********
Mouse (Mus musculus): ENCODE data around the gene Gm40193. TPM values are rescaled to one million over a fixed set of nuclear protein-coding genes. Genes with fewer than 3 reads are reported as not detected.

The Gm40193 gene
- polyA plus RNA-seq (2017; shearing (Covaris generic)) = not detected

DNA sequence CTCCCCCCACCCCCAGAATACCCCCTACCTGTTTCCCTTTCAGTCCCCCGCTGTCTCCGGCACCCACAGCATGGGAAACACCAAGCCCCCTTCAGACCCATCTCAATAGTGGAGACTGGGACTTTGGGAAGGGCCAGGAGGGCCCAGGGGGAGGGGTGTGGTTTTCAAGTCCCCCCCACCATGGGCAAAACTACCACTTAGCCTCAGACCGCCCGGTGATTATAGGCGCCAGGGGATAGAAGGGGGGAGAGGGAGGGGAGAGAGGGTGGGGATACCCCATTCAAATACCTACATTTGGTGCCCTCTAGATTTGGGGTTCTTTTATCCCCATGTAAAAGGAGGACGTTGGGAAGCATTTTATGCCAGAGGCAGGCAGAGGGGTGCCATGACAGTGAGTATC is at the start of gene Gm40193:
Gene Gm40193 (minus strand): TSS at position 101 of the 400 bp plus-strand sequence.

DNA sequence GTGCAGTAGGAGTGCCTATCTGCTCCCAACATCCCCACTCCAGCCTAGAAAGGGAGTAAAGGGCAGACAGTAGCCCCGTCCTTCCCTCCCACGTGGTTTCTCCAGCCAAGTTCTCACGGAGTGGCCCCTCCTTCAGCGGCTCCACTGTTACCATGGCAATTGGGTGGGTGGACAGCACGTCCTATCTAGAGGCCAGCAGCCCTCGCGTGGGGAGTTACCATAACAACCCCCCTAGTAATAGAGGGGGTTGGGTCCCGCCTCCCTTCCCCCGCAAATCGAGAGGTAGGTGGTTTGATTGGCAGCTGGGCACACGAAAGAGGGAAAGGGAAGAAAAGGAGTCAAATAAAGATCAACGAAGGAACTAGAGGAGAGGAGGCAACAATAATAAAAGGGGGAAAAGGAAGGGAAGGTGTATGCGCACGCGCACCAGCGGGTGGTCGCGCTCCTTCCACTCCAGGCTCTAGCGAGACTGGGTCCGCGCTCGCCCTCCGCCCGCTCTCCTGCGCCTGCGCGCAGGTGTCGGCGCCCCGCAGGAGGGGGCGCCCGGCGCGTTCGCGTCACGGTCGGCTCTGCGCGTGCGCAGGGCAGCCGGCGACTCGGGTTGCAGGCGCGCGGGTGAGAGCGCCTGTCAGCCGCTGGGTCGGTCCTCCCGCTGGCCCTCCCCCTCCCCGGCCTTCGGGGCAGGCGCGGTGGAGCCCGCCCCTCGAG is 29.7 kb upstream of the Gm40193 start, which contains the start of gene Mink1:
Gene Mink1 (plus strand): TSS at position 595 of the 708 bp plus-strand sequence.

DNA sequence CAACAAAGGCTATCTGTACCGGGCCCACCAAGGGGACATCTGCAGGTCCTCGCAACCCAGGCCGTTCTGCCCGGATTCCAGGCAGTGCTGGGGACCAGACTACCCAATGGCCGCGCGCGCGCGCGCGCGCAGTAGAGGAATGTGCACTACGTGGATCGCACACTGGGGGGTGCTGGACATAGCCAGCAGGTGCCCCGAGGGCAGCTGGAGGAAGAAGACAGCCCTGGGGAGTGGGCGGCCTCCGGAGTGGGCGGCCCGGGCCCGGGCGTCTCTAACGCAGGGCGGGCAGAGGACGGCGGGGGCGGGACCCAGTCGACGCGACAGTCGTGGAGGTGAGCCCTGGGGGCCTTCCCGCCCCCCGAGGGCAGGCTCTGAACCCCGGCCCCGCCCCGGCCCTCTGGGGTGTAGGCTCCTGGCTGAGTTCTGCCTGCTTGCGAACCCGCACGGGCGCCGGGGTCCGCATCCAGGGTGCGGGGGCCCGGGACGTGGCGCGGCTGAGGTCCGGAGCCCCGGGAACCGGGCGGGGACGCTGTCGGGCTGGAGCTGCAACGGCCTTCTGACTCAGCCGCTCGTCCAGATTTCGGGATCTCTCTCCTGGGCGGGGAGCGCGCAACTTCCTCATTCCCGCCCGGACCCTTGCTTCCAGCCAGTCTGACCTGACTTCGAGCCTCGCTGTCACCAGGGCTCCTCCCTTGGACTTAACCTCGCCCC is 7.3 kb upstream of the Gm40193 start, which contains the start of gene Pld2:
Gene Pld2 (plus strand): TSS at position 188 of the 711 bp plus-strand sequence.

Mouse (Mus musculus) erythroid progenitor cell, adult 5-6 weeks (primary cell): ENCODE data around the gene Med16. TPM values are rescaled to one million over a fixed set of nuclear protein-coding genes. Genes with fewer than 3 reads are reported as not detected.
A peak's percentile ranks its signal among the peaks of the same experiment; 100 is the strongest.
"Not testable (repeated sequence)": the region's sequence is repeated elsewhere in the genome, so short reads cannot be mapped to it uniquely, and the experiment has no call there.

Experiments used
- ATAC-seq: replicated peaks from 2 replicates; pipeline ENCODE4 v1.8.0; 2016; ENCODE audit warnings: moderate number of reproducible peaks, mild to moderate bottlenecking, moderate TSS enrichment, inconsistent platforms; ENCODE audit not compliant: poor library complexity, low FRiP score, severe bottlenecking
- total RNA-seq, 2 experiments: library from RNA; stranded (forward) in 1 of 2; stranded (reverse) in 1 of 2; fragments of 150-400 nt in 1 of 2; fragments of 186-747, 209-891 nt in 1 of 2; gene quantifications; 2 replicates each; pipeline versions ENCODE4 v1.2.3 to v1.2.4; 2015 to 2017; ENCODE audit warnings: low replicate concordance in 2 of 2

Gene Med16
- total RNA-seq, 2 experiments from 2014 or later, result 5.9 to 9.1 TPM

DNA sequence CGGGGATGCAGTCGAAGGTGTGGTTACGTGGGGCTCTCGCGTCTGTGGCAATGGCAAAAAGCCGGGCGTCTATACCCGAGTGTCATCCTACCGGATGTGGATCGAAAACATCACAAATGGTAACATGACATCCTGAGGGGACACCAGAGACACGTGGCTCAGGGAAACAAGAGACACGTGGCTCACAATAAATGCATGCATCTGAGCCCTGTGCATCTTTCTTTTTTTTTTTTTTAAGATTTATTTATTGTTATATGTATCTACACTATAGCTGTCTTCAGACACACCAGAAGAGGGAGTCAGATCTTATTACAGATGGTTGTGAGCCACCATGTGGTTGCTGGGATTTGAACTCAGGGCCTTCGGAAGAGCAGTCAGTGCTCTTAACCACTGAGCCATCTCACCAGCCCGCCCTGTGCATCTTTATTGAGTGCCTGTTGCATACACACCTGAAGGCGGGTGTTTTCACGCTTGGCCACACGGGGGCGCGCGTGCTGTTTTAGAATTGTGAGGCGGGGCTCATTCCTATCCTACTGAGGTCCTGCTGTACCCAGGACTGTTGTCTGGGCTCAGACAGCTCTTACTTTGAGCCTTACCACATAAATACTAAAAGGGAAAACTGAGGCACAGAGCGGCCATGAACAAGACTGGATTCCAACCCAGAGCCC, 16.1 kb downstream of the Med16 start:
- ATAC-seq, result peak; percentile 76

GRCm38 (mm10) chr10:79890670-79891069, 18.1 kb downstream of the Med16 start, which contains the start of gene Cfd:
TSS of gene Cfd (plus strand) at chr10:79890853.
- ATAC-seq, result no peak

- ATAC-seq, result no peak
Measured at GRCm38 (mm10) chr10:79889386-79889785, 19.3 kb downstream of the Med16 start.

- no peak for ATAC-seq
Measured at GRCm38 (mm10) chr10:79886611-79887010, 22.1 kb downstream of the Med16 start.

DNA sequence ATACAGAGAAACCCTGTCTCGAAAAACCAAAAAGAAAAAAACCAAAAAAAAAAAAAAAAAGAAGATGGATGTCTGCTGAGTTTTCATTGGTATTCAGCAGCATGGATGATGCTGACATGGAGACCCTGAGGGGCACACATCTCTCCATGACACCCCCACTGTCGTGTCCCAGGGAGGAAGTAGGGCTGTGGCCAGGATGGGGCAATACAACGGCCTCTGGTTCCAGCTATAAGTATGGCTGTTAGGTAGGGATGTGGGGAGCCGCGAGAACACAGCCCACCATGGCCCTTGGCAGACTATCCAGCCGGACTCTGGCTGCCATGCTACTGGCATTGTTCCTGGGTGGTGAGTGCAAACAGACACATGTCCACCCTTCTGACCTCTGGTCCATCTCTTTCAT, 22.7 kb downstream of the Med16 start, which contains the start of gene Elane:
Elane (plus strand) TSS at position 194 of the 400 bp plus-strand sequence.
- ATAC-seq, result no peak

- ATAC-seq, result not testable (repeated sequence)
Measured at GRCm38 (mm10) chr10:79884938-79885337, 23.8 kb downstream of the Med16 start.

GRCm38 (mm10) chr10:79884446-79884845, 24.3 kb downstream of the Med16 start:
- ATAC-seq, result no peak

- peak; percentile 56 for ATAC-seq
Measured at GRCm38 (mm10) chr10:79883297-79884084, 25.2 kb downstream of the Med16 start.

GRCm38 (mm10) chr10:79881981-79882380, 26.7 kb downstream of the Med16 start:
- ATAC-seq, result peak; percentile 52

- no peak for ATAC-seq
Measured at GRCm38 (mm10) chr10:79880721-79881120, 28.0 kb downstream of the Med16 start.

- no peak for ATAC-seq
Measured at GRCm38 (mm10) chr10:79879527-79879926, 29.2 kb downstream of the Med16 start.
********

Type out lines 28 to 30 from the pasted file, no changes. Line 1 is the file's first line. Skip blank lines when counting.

Elane (plus strand) TSS at position 194 of the 400 bp plus-strand sequence.
- ATAC-seq, result no peak

- ATAC-seq, result not testable (repeated sequence)